In The New American Metropolis (1993), Peter Calthorpe makes the pitch for a New Urbanism, which he has explained from time to time in terms like this:

Two fundamental principles of New Urbanism speak to [the] critical issues of affordability and location. One is economic diversity, and the other is regionalism. The principle of diversity flatly calls for a broad range of housing opportunities as well as uses within each neighborhood, affordable and expensive, small and large, rental and ownership, singles and family housing. This is a very radical proposition. It implies more low income and affordable housing in the rich suburbs at the same time that it advocates middle class homes in some urban neighborhoods. It advocates mixing income groups (and races) in a way that is very frightening to many communities. In the city it is called gentrification, in the suburbs it is called crime (the code for any housing other than large lot single family). It is a principle that is rarely realized in practice and, given the current political climate, almost always compromised.

What bothers me most about this paragraph is the way Calthorpe tosses off the phrase "large lot single family" as though it were some sort of disease, that everything that's wrong with American cities and the suburbs that ring them can be attributed to some people's inexplicable need to have a teensy square of land of their own, that if those people could be properly, um, retrained, they would appreciate the delights of diverse neighborhoods of high density enjoyed by New Yorkers and San Franciscans.

Omitted in this theory is the obvious fact that more than two million people live in the twenty-odd square miles of Manhattan; the choice is either high-density neighborhoods or, well, New Jersey. San Francisco is twice as big and has one-third the population, but most people still seem to be stacked on the sides of the streets like rolls of linoleum. For those of us out here on the Lone Prairie, where there's still a fair amount of open space — and, more important, a fair amount of open space that is not completely controlled by various governmental entities — the city of New York is a rabbit warren at best, and you don't want to know what we think about San Francisco.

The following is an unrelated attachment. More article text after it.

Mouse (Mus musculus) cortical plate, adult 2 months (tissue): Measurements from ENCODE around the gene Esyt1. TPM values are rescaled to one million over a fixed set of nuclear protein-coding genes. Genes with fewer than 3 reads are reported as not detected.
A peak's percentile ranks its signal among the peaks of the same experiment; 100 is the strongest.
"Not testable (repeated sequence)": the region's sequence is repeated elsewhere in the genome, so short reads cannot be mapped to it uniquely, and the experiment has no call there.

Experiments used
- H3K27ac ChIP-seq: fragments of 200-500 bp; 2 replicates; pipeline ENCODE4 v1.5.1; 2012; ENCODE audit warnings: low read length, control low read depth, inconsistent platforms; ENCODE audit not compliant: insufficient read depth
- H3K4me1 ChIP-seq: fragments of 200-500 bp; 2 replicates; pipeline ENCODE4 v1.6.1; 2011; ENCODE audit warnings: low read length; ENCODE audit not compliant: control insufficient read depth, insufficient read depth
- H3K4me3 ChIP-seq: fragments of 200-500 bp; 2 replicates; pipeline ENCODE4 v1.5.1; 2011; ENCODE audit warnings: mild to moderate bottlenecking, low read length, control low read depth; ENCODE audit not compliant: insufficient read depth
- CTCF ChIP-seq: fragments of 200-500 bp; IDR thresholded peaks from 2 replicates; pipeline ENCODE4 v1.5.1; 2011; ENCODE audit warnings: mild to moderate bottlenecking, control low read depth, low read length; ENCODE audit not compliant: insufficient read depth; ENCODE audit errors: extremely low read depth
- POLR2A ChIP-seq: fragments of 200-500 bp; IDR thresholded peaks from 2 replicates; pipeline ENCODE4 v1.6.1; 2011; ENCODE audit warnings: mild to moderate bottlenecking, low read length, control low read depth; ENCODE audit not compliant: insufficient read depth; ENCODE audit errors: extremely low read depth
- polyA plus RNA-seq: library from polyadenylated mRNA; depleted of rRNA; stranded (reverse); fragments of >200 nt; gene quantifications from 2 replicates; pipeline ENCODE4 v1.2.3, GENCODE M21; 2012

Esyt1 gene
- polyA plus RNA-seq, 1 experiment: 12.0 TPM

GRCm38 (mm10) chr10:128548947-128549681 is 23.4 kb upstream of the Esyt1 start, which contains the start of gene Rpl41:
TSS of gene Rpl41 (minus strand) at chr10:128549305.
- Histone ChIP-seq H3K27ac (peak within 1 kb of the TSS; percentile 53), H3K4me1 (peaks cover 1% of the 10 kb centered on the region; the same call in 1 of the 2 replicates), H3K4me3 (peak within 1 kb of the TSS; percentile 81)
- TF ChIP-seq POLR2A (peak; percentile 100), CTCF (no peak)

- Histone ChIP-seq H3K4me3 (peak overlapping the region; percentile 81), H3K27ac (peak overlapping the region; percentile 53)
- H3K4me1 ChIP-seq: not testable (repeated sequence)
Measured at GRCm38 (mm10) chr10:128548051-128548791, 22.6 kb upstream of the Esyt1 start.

I've lived for fifteen of the past twenty years in essentially the same set of quasi-suburban flats. It's always been what the demographers call a "racially-mixed" neighborhood, though the mix has shifted slightly over the years: in the 80s, it was about 60 percent white, 40 percent black, while today, it's more like 40-60. The impact of that shift is difficult to quantify, but the difference in terms of Quality of Life, whatever that may mean, is probably inconsequential; most people, regardless of racial background, don't go out of their way to be boorish louts. Just the same, it only takes a handful of boorish louts to make life miserable for everyone else, and it is of course unlawful to discriminate against boorish louts. Were I a proper New Urbanist, I presumably would be expected to embrace lowlifes of this sort as part of life's generous cornucopia of diversity. As a normal person who would like to get some sleep once in a while, I'm going to considerable trouble and prodigious expense to get the hell out of here, onto a teensy square of land of my own.

The Irony Meter will deflect slightly at the following revelation: to get that square (actually more of a trapezoid, technically) I'm leaving the ring of suburbia to move into the city, into a neighborhood where the vast majority of residences — there is one set of apartments — will be found on similar polygons. As Peter Calthorpe says, "Suburbs have always been for escaping." It probably never occurred to him that the road goes in two directions at once.

The Vent

17 November 2003

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